The Mahabharata is a collection of hundred Parvas (or ‘sections’) that tell the story of a long-standing family feud between two sets of cousins – the Kauravas and the Pandavas – for control of the Kuru throne in Hastinapur.
The climactic event of the story is an eighteen-day war that happens between the two factions on the battlefield of Kurukshetra.
It is commonly understood that the Pandavas are the protagonists of this tale and the Kauravas the antagonists – though many retellings have appeared over the years that flip this structure.
In this post, we will summarize the Kundala Harana Parva.
(For a full summary of the Mahabharata with all hundred Parvas, see Mahabharata Summary: All 100 Parvas Explained.)
Surya Warns Karna
Vaisampayana now tells Janamejaya about the incident of Indra coming to Karna and asking for his natural kavacha kundalas (armour and earrings).
He states that this happens toward the end of the Pandavas’ twelfth year of exile, just as the thirteenth year is about to set in. Knowing of Indra’s intentions, Surya appears to Karna as a Brahmin and warns him of what is about to come.
‘A Brahmin will arrive at your door in a short while, O Karna,’ says Surya, ‘and ask for the armour and earrings that have adorned your body since your birth. He knows that your character is such that you will never reject a Brahmin’s request.
‘I have come to tell you, therefore, that you should deny this man at all costs.’
‘Who are you, good sir?’ asks Karna, welcoming his guest. ‘Why are you so kind as to warn me? And who is this man intent on robbing me of my gift? What need does a Brahmin have, indeed, for a coat of mail?’
Surya reveals his true identity, but does not, of course, tell Karna that he is his father. ‘I am the Sun God, the being that bathes Earth in light and warmth every day. And the person about to come to you is Lord Indra himself.
‘He wishes to take your armour away from you because that will allow Arjuna, his son, to vanquish you in battle. Use your power of words and your knowledge of the science of morality to convince him that it is wrong to ask that gift of you.’
Karna is pleased that two gods have seen it fit to visit him. ‘Am I not truly blessed that the god of light himself cares about me so much? And my lord, has it not been said that the actions of this life give us rewards in the next?
‘Keeping that in mind, if Indra himself asks me for my kavacha kundalas, perhaps I am destined to fight in the great battle without them. How can I deny the king of the gods himself?
‘If I perform this act of charity, I am certain that it will give me great fame in the three worlds.’
‘Fame is of no use to dead men, my son,’ says Surya. ‘Remember that people wish for lasting fame in heaven without sacrificing their bodies. What need for fame has a man who has been reduced to ashes?
‘You are one of my staunchest devotees, and I must protect you from all harm. So listen to my suggestion.
‘When Indra comes to you and asks for your armour, you must say that you will hand them over only in exchange for the Vasavi dart, which will make you invincible.
‘There is no way Sakra will part with that weapon to take your kavacha kundalas. But even if he does, you will have nothing to worry because you will become a stronger warrior than you are now.’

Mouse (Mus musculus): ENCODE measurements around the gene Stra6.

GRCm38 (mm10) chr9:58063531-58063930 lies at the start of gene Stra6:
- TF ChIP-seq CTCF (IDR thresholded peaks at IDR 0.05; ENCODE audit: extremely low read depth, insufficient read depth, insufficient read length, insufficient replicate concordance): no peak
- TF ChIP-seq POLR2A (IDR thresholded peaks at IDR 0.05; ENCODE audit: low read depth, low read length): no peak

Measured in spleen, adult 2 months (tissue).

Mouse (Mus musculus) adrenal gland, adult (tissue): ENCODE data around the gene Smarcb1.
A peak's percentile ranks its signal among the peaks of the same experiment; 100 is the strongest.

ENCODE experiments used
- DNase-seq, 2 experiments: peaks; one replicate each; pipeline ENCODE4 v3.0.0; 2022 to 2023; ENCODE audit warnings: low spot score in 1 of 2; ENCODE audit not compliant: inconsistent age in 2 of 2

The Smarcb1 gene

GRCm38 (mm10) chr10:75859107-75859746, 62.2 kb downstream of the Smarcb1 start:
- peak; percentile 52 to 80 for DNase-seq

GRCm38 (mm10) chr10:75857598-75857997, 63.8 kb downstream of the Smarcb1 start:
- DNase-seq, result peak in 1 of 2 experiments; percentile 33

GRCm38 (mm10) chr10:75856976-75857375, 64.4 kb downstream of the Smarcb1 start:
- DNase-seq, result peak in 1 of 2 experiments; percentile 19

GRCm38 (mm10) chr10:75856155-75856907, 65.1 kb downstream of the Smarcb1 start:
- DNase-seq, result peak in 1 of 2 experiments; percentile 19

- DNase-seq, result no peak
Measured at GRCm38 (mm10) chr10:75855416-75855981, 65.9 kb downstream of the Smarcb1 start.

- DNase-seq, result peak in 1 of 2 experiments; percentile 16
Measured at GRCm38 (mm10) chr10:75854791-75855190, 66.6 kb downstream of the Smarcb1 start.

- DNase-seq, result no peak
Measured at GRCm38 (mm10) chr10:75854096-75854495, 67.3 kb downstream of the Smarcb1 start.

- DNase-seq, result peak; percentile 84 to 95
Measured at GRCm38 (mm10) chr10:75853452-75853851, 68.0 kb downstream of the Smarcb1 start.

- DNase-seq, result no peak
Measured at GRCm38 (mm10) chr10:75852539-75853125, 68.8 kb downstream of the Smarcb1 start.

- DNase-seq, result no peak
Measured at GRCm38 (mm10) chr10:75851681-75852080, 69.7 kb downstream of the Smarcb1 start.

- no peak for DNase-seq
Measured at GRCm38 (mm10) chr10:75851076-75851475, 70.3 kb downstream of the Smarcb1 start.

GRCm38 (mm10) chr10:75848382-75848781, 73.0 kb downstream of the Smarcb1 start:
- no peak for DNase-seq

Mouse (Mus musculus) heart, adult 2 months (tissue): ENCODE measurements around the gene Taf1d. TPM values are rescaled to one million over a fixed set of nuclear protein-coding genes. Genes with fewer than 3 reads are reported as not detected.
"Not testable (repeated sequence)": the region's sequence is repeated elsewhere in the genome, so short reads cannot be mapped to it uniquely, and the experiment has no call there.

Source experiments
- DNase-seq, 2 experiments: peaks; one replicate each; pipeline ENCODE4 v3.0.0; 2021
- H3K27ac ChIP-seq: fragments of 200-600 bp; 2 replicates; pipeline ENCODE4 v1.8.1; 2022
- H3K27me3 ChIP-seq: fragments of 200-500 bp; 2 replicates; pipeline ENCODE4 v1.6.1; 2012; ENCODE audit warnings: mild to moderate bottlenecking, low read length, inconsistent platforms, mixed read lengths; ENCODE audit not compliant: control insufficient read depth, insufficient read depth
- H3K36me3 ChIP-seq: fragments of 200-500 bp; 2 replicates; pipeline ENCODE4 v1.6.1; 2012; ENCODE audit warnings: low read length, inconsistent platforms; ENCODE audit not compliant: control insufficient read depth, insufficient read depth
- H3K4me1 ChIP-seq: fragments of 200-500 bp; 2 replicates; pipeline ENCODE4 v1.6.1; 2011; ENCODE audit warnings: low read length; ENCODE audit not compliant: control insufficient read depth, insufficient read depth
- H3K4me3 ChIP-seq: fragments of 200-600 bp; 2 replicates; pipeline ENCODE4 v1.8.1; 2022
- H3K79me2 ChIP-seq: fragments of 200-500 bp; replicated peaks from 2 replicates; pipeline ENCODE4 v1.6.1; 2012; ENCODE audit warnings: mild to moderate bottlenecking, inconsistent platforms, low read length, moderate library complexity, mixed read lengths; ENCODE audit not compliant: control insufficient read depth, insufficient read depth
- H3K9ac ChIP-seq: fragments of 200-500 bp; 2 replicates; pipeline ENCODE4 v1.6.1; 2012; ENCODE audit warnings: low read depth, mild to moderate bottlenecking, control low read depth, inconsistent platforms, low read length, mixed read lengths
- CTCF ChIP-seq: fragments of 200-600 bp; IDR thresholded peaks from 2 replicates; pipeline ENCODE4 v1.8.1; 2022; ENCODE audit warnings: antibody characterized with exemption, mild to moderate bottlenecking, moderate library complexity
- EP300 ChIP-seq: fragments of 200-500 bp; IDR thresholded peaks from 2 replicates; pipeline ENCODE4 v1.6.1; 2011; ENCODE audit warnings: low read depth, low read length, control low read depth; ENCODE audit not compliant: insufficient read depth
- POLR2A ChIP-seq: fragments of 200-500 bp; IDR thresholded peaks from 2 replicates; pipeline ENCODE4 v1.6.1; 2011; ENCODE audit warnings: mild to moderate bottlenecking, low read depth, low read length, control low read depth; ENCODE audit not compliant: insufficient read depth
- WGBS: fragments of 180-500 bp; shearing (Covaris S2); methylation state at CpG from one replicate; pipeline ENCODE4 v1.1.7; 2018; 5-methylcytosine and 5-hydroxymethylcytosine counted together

This strikes Karna as a good bargain. ‘So be it!’ he says, and salutes Surya once again, even as the latter disappears.
A short while later, Indra appears at Karna’s house in the garb of a Brahmin. Karna, of course, knows who this is, but he feigns innocence and welcomes the man into the main hall.
‘A necklace of gold, a beautiful damsel, a thousand cows, a village teeming with cattle – of these, what shall I give you, Venerable One?’
‘I want none of those, O King,’ says Indra. ‘I have come here for the coat of mail that covers your body, and the rings that hang off your ears. These I will consider superior to every other form of wealth in the world.’
‘This armour has been given to me by the gods on the occasion of my birth, O Sage,’ replies Karna. ‘It has been treated with the nectar of youth, which grants immortality to the celestials.
‘It therefore protects me from all manner of weapons, and it renders me invincible in battle. I cannot give it to you, therefore. I will give you my entire kingdom if you wish it so, but not this.’
‘I shall take your mail and earrings, or I shall take nothing at all,’ says Indra.
Karna joins his hands and bows to his guest, now. ‘I know that it is Sakra, the god of gods, that stands before me. I shall give you my kavacha kundalas, O Lord. But I only ask that you confer upon me a boon in return.’
A Boon in Return
Indra, knowing that his secret is up, sheds his human form and smiles at Karna. ‘You can ask me for anything, Karna, except for the Vajrayudha.’
‘I do not seek the thunderbolt, O Indra,’ says Karna. ‘But I wish to have an invincible dart that will render me fearsome to all my enemies, whom I can slay by the thousands.’
Indra brings out the Vasava dart and presents it to Karna. ‘In my hands, this dart kills thousands of Daityas at a time, and I can use it on as many occasions as I want. When you use it, though, you will be able to kill just one powerful enemy, after which it will return to me.’
Karna thinks about it for a moment, and decides that it is worth it. ‘I wish to kill but one enemy of mine. Grant me this weapon in return for my armour and earrings.’
And thus the trade happens. Karna peels off his armour, plucks off his earrings, and presents them to Indra, his whole body bruised and bleeding.
With the god’s blessing, all his wounds heal immediately, and he procures the Vasava dart, which he preserves for use against Arjuna in the battle of Kurukshetra.
As it turns out, the weapon ends up killing Ghatotkacha, so this intervention by Indra is successful in hindsight.
The Kundala Harana Parva ends on this note.